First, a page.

• Deadline
  • Give them 6-8 weeks
  • Although letters from faculty can carry more weight, it is OK to ask non-academic supervisors or mentors for recommendations. The important thing is that they can speak about the qualities and abilities that make you a great candidate for graduate school.

To waive or not to waive

Some recommenders only provide letters of recommendation if you waive your right to access the letters. Consult in advance with your recommenders about their preference.

Your resume or Curriculum Vitae (C.V.) should include relevant academic and professional experience, research projects and publications and highlight any information that was not included in the other parts of the application.

First, check to see which one your application requires!

  • A resume is usually one page
  • C.V.s can be more than one page but should have the most relevant or important information on the first page
  • C.V. formats vary; use online resources to create and edit.
  • GPA is usually not included in the CV; however, academic honors are. If you graduate with honors, mention it under Education or in the Honors and Awards section.

Education

Include only institutions where you have received degrees (Bachelor's and beyond).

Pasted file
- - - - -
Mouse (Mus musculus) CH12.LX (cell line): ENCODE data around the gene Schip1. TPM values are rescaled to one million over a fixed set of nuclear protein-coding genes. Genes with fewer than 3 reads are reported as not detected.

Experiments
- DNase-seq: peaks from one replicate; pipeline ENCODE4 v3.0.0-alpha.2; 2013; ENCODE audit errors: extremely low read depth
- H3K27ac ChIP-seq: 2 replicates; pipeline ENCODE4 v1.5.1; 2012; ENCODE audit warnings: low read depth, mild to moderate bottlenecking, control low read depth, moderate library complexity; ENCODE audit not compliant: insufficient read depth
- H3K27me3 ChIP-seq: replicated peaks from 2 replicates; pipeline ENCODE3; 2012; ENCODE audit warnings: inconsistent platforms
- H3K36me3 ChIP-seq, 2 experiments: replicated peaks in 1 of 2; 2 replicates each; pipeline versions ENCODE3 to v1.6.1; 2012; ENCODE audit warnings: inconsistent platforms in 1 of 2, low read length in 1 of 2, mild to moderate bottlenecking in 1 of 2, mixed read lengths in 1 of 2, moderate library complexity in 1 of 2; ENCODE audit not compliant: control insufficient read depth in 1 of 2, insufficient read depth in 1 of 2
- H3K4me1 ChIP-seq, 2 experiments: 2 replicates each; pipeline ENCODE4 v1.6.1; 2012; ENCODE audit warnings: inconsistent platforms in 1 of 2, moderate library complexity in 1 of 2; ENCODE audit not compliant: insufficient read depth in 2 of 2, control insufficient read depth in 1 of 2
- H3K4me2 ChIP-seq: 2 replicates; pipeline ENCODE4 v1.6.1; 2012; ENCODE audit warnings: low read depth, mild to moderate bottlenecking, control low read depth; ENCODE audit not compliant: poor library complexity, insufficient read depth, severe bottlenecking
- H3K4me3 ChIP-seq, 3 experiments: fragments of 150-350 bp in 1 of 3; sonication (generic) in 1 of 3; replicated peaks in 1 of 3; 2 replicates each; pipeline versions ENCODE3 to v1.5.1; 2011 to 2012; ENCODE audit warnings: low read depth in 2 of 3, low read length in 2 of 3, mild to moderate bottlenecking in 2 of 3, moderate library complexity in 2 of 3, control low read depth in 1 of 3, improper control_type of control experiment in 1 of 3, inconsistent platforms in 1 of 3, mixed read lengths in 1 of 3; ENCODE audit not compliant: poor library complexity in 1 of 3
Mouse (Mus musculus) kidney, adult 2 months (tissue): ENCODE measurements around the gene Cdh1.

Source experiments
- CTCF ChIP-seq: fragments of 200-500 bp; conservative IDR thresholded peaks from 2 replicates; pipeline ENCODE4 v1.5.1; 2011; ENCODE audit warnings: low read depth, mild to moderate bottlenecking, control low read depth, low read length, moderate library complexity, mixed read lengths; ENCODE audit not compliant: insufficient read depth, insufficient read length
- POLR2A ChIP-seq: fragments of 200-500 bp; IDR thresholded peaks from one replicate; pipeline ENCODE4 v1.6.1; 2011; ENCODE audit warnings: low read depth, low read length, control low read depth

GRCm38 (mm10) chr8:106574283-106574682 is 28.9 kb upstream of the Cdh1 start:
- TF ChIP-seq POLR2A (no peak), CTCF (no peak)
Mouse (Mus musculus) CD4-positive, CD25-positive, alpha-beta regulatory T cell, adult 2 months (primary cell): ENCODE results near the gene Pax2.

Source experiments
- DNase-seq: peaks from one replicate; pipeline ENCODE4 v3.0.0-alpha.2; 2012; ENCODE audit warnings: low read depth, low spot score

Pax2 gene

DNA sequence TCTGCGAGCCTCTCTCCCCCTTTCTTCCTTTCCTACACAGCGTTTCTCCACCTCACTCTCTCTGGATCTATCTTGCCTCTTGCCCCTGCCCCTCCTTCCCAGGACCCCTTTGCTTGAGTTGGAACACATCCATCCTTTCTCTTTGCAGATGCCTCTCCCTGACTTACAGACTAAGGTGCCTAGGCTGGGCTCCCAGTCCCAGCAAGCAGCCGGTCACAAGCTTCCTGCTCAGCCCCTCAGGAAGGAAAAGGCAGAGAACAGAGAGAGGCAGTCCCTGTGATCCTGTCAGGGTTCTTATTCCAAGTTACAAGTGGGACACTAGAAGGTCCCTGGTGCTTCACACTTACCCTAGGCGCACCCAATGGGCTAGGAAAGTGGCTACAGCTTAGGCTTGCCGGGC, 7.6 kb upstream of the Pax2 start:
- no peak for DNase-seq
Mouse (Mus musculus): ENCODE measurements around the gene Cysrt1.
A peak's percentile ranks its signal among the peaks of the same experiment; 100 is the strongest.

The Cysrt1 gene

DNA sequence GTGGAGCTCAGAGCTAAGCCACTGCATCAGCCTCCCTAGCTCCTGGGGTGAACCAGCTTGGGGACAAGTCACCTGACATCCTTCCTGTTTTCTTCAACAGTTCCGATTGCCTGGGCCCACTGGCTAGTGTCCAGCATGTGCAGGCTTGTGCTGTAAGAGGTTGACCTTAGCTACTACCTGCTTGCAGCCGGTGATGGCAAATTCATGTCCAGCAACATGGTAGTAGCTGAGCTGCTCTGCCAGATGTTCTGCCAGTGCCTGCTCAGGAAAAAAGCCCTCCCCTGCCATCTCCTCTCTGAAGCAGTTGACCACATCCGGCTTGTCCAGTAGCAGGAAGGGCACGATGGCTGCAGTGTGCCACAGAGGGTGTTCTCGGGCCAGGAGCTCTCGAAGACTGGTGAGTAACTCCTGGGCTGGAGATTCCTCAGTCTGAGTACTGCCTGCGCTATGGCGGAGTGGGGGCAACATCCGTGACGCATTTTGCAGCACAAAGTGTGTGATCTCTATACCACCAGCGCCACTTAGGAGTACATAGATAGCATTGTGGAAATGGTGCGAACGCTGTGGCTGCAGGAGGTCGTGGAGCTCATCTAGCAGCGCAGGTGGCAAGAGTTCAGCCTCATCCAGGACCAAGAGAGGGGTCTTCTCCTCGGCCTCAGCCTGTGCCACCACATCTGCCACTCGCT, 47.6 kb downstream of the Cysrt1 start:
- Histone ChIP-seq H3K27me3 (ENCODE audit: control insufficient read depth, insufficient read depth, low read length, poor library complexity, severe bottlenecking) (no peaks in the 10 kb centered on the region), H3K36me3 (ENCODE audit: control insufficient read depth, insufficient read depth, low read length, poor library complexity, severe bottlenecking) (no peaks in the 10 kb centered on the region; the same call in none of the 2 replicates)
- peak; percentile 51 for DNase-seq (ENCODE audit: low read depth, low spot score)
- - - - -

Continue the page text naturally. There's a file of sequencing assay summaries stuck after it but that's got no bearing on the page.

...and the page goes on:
Experience

It's OK to use multiple subheadings (e.g. Teaching and Related Experience, Research, Industry)

Relevant information

Prioritize! Make sure to include experiences that are relevant to the degree and program you are applying for admission.

Not too personal

Personal data should include contact information only. Do not include things like marital status, date of birth, health or religious affiliation.

On the other hand...

You want to stand out, so if something is out of the ordinary but will work in your best interest, include it even if it seems unorthodox.

The Graduate Record Exam (GRE) assesses general skills and is a basic admissions requirement for many programs. The test has three sections.

  • Verbal Reasoning
  • Quantitative Reasoning
  • Analytical writing

Check with your program to find out the average scores for admission and if they have a minimum requirement. Some programs may also require a GRE subject test.

GRE success tips

  • Practice, practice, practice. Take multiple,timed practice tests.
  • Use the free tests and reviews at GRE.org
  • Give yourself enough time to retake it, if necessary. Make sure to leave enough time to prepare and review the information before re-taking the exam.
  • Do not stress about it. The GRE is part of a broader application package; you have control and can make sure that the other parts of your application are strong.